Tuesday 18 March 2014

Finding the Path to Freedom and Joy

By Daniel Leckman, S.J.

Credit: http://www.fmcmissions.com/

About a year ago this week, this man began his humble request for our prayers.

For the past year or so, when people around me start talking about Pope Francis, they often address their words to me! It's not because I'm the number one authority on Papal matters. Nor is it even because I'm the one who follows him the most; these days when I limit my intake of what the Pope is doing to daily two-minute sound bites from the Vatican. This is contrasted with the early months of his papacy when I would scrutinize every Angelus prayer, every address to foreign dignitaries, every moment in the man's day. I think people share with me their thoughts and comments about the pope because they know it makes me happy to talk about him. They also know that whatever they say, I'll probably have "some input".

Maybe that does make me an authority on him, but I still don't feel that way. I'm just a guy who is happy to see some of the stuff that he’s doing at the Vatican. I've also been known to glow a little when yet another person who wouldn't usually speak or write about the Church starts to gush excitedly about him. Finally, I've even learned to train my eye not to read certain news articles from the secular media which often speak about Francis from the perspective of their own (limited) expectations and hopes for him.

During this Lenten season, I have reconnected a little with my enthusiasm for this Pope. Keeping with tradition, my experience of Lent has been a source of both great hope and continuing frustration. The hopes come from my new environment, the Villa Saint-Martin in Montreal, and the various ministries it supports. Mostly, I've been benefiting from being surrounded by older priests who have a beautiful way of speaking about the experience of journeying which we're called to during this season.

These spiritual journeys are especially visible in spiritual direction. I remember one experience particularly. The person I directed was in deep desolation. He had not experienced many consoling prayers for the past few years and was rather hard on himself about his shortcomings: what he saw as his inability to live up to his call to holiness. Thankfully, the Spirit was hard at work in him during his time with me and I got to witness firsthand the richness of his struggles, growth, and return to consolation. He came to me with these rich prayers captured by incredibly poetic reflections on his intimacy with Christ, Mary, and with God. By the end of our time together he wasn't speaking about renewal but about momentum (a terrible translation of the French word, 'élan' which might be better translated as 'thrust,' though even this word is a little strong!). His was in fact a burning desire to get back into the world with all the challenges that lay ahead.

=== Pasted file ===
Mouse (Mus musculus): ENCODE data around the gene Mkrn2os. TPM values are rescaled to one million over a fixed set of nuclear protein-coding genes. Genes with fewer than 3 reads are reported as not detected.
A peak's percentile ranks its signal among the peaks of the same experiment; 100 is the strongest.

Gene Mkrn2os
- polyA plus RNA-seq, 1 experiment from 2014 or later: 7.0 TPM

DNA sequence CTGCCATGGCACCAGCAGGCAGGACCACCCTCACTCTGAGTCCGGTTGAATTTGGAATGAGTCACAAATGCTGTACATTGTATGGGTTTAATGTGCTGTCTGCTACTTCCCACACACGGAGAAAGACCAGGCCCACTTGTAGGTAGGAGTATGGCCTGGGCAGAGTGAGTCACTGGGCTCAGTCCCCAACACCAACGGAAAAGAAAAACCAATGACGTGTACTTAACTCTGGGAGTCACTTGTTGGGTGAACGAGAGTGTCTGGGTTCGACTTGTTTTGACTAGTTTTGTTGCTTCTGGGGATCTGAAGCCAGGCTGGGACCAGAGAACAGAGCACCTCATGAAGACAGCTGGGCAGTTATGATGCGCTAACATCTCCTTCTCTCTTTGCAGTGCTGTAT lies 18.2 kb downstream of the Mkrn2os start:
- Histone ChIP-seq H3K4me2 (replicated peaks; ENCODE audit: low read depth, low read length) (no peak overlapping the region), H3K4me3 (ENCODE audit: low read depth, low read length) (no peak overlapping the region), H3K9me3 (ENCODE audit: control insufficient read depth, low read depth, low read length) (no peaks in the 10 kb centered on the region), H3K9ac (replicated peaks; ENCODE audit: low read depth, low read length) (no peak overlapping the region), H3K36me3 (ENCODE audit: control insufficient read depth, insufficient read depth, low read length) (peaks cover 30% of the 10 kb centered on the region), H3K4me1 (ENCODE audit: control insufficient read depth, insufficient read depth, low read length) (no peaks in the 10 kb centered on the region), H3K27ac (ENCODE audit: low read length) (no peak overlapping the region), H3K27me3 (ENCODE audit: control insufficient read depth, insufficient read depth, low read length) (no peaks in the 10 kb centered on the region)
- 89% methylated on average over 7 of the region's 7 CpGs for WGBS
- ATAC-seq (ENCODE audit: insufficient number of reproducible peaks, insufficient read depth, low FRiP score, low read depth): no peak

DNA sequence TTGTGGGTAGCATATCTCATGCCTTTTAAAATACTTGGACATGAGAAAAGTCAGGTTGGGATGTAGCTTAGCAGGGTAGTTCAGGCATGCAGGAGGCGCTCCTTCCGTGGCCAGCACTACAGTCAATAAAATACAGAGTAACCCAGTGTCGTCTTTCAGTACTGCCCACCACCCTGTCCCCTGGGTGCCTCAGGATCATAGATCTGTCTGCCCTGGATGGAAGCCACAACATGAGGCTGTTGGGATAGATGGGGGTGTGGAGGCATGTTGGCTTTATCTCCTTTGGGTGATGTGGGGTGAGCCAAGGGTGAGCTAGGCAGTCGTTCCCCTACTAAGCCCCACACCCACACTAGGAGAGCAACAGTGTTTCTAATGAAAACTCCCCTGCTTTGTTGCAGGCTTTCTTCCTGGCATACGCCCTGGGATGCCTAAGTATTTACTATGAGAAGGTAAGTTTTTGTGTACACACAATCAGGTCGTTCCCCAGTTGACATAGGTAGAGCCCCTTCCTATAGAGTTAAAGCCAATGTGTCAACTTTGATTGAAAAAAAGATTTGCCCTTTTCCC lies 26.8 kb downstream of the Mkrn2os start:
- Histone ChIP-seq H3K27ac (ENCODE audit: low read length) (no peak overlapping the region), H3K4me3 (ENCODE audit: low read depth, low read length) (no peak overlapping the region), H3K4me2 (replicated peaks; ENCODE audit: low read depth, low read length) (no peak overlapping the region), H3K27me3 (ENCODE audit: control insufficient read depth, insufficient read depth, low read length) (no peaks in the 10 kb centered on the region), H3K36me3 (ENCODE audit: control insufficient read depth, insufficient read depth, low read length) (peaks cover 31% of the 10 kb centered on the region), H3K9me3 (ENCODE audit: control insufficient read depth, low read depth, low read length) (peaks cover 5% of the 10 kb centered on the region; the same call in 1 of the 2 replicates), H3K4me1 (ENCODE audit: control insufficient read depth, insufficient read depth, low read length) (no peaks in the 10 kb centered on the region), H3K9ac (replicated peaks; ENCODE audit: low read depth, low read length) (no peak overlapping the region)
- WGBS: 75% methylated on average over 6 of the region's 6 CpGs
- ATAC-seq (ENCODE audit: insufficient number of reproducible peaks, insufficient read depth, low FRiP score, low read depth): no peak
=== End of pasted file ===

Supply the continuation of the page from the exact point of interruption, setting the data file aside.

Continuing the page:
As powerful as it was for me to witness this man's transformation, I share his desolation, too. To paraphrase a scripture passage that Adam Hincks quoted in his last entry (Romans 7:15, 18b-19), I know the good that I am called to do, but often fall short of living up to that call. This is exactly the desolation my directee had; and it's one that I slip into quite easily. That would be the frustration I spoke of: this never ending cycle of spiritual growth clashing with other unhealthy attachments in my life.

This is where Pope Francis comes in. Since December of 2013, I have been blogging about Evangelii Gaudium. Despite being a little more irregular in my blogging these days, my discovery of the joy he is calling us to deepens every week. There is so much that I am still unsure of in my faith journey; so much disorientation. If I were to share these feelings with the pope, he would no doubt say, "you too, eh?" Case in point, no. 280 From Evangelii Gaudium.

It is true that this trust in the unseen can cause us to feel disoriented: it is like being plunged into the deep and not knowing what we will find. I myself have frequently experienced this. Yet there is no greater freedom than that of allowing oneself to be guided by the Holy Spirit, renouncing the attempt to plan and control everything to the last detail… The Holy Spirit knows well what is needed in every time and place. This is what it means to be mysteriously fruitful!

This freedom that Adam spoke of his in last entry, and which the Pope speaks of here, is something I'm learning to embrace a little more in this Lenten season; though I know I still have a long ways to go! All I can do is keep my eye on the joy of the Gospels and continue walking. May that freedom fill each one of our journeys: so that we each come to a deeper intimacy with God and a greater love for all humanity!

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